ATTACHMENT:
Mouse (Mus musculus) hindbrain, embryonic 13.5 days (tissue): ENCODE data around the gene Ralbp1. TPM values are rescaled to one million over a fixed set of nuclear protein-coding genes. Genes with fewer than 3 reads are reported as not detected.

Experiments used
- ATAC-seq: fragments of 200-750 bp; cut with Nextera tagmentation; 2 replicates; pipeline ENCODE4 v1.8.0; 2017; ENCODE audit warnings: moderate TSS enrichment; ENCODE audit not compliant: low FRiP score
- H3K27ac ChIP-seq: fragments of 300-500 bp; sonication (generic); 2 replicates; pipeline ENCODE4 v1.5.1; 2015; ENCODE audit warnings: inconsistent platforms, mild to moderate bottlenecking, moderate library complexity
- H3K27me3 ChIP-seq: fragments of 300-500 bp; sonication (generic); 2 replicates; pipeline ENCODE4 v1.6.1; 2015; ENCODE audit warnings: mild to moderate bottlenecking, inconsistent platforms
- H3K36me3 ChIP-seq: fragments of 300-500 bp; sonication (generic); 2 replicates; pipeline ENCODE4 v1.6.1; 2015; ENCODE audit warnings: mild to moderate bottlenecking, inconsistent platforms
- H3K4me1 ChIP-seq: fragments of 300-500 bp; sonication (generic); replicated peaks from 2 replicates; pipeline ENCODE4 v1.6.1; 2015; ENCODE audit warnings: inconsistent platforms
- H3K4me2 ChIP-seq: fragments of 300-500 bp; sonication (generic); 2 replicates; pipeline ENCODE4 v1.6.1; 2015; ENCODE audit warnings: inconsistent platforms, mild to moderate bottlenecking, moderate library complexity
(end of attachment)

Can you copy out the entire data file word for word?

Mouse (Mus musculus) hindbrain, embryonic 13.5 days (tissue): ENCODE data around the gene Ralbp1. TPM values are rescaled to one million over a fixed set of nuclear protein-coding genes. Genes with fewer than 3 reads are reported as not detected.

Experiments used
- ATAC-seq: fragments of 200-750 bp; cut with Nextera tagmentation; 2 replicates; pipeline ENCODE4 v1.8.0; 2017; ENCODE audit warnings: moderate TSS enrichment; ENCODE audit not compliant: low FRiP score
- H3K27ac ChIP-seq: fragments of 300-500 bp; sonication (generic); 2 replicates; pipeline ENCODE4 v1.5.1; 2015; ENCODE audit warnings: inconsistent platforms, mild to moderate bottlenecking, moderate library complexity
- H3K27me3 ChIP-seq: fragments of 300-500 bp; sonication (generic); 2 replicates; pipeline ENCODE4 v1.6.1; 2015; ENCODE audit warnings: mild to moderate bottlenecking, inconsistent platforms
- H3K36me3 ChIP-seq: fragments of 300-500 bp; sonication (generic); 2 replicates; pipeline ENCODE4 v1.6.1; 2015; ENCODE audit warnings: mild to moderate bottlenecking, inconsistent platforms
- H3K4me1 ChIP-seq: fragments of 300-500 bp; sonication (generic); replicated peaks from 2 replicates; pipeline ENCODE4 v1.6.1; 2015; ENCODE audit warnings: inconsistent platforms
- H3K4me2 ChIP-seq: fragments of 300-500 bp; sonication (generic); 2 replicates; pipeline ENCODE4 v1.6.1; 2015; ENCODE audit warnings: inconsistent platforms, mild to moderate bottlenecking, moderate library complexity